Peter Landesman, director of ‘Parkland,” recently spoke in error to the Washington Post about secrecy and the JFK assassination.
“I worked as a journalist for a long time, and I’ve come to realize that acts of violence and war and acts of history are usually unmotivated, arbitrary events and overlooked [stuff] and inertia and bureaucratic intransigence,” Landesman continued. “Not people in dark rooms smoking cigars. And no one keeps secrets.”
This is so broad as to be virtually useless. The September 11 attacks were “unmotivated, arbitrary events?” Landesman has let what the Post‘s Ann Hornaday calls his “distaste for assassination buffdom” get in the way of his fact finding. When it comes to the JFK assassination story, Landesman is factually mistaken. The CIA does keep secrets.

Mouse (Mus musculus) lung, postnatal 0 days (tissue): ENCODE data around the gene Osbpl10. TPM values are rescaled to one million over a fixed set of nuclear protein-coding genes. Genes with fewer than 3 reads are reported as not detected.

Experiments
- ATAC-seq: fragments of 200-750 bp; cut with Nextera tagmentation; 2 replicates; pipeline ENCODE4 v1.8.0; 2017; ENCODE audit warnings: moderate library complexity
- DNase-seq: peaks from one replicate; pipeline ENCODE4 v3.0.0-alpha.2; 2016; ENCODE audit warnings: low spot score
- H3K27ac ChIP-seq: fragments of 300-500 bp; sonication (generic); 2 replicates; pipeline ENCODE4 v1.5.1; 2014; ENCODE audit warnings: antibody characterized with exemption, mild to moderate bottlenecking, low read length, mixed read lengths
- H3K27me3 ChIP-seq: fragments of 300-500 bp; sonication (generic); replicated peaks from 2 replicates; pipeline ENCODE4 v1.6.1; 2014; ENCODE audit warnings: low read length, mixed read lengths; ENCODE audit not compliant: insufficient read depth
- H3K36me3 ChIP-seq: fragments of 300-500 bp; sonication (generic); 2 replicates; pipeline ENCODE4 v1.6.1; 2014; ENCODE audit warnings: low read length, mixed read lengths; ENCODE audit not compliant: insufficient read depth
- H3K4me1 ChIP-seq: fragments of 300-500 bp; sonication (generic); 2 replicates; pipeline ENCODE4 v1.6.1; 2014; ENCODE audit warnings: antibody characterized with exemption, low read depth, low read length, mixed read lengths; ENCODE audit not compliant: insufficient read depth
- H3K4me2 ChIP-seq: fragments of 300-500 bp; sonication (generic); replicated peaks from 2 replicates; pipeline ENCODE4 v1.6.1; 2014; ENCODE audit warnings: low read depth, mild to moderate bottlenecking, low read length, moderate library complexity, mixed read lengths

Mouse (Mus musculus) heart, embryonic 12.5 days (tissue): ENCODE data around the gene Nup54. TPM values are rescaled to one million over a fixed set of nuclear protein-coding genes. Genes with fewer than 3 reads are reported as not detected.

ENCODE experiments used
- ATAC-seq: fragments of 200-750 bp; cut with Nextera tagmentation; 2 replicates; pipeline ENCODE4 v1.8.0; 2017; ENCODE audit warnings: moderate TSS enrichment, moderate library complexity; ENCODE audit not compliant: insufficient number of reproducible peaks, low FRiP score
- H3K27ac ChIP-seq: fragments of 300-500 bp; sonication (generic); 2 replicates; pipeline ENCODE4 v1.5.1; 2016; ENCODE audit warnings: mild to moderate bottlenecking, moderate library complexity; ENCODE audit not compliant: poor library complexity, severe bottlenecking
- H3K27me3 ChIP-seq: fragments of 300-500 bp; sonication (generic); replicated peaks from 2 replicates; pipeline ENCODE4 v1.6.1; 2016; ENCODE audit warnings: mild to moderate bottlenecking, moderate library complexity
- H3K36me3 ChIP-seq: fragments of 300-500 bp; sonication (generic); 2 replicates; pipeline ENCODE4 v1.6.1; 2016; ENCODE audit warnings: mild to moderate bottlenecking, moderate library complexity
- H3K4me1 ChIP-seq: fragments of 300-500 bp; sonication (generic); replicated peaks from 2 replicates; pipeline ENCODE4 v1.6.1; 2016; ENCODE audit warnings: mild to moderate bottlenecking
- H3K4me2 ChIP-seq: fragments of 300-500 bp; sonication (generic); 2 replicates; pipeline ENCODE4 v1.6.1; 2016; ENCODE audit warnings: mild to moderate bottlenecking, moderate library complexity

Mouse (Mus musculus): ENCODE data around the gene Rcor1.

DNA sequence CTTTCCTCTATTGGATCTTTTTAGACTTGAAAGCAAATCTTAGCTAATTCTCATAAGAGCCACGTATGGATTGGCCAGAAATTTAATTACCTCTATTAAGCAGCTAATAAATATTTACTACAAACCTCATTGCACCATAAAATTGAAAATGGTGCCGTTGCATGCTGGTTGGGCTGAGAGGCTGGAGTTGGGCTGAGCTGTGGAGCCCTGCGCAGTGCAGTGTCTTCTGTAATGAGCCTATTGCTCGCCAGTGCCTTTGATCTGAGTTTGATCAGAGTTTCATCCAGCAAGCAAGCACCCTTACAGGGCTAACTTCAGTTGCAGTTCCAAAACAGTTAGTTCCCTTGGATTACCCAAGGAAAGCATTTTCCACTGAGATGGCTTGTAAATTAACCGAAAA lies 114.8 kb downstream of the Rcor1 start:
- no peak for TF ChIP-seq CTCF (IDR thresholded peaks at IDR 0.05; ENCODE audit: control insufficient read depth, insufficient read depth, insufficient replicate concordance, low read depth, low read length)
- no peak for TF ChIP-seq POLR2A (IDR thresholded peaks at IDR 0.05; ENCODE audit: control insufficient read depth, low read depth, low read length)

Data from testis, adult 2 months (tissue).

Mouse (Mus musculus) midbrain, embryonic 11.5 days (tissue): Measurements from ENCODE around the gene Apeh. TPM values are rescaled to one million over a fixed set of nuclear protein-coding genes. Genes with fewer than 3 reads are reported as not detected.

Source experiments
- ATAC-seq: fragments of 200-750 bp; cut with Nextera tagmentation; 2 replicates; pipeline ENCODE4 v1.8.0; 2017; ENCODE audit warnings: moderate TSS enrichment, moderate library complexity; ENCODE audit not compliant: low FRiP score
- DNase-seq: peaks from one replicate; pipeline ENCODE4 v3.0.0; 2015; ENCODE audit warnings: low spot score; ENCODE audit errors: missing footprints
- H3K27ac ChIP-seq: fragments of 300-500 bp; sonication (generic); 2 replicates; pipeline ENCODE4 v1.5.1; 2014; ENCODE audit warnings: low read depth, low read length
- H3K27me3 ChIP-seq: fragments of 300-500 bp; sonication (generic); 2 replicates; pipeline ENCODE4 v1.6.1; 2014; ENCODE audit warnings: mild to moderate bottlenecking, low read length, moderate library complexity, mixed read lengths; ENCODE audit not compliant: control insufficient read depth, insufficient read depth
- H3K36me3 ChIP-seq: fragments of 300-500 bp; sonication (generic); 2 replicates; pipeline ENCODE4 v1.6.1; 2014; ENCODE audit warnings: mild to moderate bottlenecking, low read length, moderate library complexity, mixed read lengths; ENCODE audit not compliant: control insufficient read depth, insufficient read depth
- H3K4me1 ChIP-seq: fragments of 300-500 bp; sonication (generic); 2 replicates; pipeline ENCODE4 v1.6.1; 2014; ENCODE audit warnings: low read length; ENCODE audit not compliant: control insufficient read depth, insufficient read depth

See: “Top 7 JFK files the CIA keeps secret.” (JFK Facts, Oct. 11)
These are non-trivial records. They concern deceased CIA operations officers who monitored Lee Oswald as he made his way to Dealey Plaza (and who failed to take preventative action), as well as CIA officers who engaged in political assassinations.
In addition, the Pentagon cannot locate a tape recording from November 22, 1963, that it has never made public.
These records are part of what Phil Shenon calls “the secret history of the Kennedy assassination.” This history doesn’t interest Landesman, whose movie focuses tightly on events in Dallas. But they are part of the JFK story that has yet to be told.